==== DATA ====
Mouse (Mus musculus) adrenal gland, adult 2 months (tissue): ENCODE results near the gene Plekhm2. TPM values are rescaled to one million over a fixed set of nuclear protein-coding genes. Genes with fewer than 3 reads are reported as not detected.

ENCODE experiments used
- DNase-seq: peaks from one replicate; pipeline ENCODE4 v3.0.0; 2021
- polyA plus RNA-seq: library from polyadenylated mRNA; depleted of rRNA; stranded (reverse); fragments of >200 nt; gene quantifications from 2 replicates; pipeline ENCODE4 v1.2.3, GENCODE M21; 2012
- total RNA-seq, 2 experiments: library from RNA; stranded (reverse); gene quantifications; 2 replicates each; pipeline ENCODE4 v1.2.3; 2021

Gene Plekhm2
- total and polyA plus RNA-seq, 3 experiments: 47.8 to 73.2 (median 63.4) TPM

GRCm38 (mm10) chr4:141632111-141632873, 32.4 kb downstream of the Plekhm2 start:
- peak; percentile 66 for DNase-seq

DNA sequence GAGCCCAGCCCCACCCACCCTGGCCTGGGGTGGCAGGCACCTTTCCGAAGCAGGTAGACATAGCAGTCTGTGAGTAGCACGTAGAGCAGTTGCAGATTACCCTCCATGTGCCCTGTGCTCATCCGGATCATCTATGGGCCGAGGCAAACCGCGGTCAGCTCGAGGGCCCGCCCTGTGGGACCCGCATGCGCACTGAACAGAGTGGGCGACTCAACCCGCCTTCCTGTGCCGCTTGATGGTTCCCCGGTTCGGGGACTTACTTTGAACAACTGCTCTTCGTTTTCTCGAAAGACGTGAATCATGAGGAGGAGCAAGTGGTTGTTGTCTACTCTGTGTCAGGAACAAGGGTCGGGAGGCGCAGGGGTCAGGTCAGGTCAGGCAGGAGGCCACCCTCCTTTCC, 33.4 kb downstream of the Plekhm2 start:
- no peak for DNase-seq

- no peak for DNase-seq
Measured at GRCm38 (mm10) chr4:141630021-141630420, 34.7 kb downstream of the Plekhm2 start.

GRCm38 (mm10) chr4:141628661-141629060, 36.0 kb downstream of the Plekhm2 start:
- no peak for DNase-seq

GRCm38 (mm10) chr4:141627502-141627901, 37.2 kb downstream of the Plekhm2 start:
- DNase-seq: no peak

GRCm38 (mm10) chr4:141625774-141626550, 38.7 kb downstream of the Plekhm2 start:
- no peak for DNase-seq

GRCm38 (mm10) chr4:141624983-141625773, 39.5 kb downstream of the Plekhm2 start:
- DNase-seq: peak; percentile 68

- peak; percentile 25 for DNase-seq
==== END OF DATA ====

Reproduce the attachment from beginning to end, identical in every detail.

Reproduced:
Mouse (Mus musculus) adrenal gland, adult 2 months (tissue): ENCODE results near the gene Plekhm2. TPM values are rescaled to one million over a fixed set of nuclear protein-coding genes. Genes with fewer than 3 reads are reported as not detected.

ENCODE experiments used
- DNase-seq: peaks from one replicate; pipeline ENCODE4 v3.0.0; 2021
- polyA plus RNA-seq: library from polyadenylated mRNA; depleted of rRNA; stranded (reverse); fragments of >200 nt; gene quantifications from 2 replicates; pipeline ENCODE4 v1.2.3, GENCODE M21; 2012
- total RNA-seq, 2 experiments: library from RNA; stranded (reverse); gene quantifications; 2 replicates each; pipeline ENCODE4 v1.2.3; 2021

Gene Plekhm2
- total and polyA plus RNA-seq, 3 experiments: 47.8 to 73.2 (median 63.4) TPM

GRCm38 (mm10) chr4:141632111-141632873, 32.4 kb downstream of the Plekhm2 start:
- peak; percentile 66 for DNase-seq

DNA sequence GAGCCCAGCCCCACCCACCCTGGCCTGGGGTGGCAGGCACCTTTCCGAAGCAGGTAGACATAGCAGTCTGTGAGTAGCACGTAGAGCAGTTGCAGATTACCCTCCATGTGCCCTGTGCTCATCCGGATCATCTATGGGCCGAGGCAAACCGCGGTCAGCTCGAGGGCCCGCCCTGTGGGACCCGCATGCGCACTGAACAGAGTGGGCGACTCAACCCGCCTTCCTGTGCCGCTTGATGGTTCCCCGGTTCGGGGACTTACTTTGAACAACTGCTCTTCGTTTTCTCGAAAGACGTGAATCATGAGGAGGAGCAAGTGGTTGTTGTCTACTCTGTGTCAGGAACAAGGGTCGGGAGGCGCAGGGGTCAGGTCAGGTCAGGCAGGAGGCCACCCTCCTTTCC, 33.4 kb downstream of the Plekhm2 start:
- no peak for DNase-seq

- no peak for DNase-seq
Measured at GRCm38 (mm10) chr4:141630021-141630420, 34.7 kb downstream of the Plekhm2 start.

GRCm38 (mm10) chr4:141628661-141629060, 36.0 kb downstream of the Plekhm2 start:
- no peak for DNase-seq

GRCm38 (mm10) chr4:141627502-141627901, 37.2 kb downstream of the Plekhm2 start:
- DNase-seq: no peak

GRCm38 (mm10) chr4:141625774-141626550, 38.7 kb downstream of the Plekhm2 start:
- no peak for DNase-seq

GRCm38 (mm10) chr4:141624983-141625773, 39.5 kb downstream of the Plekhm2 start:
- DNase-seq: peak; percentile 68

- peak; percentile 25 for DNase-seq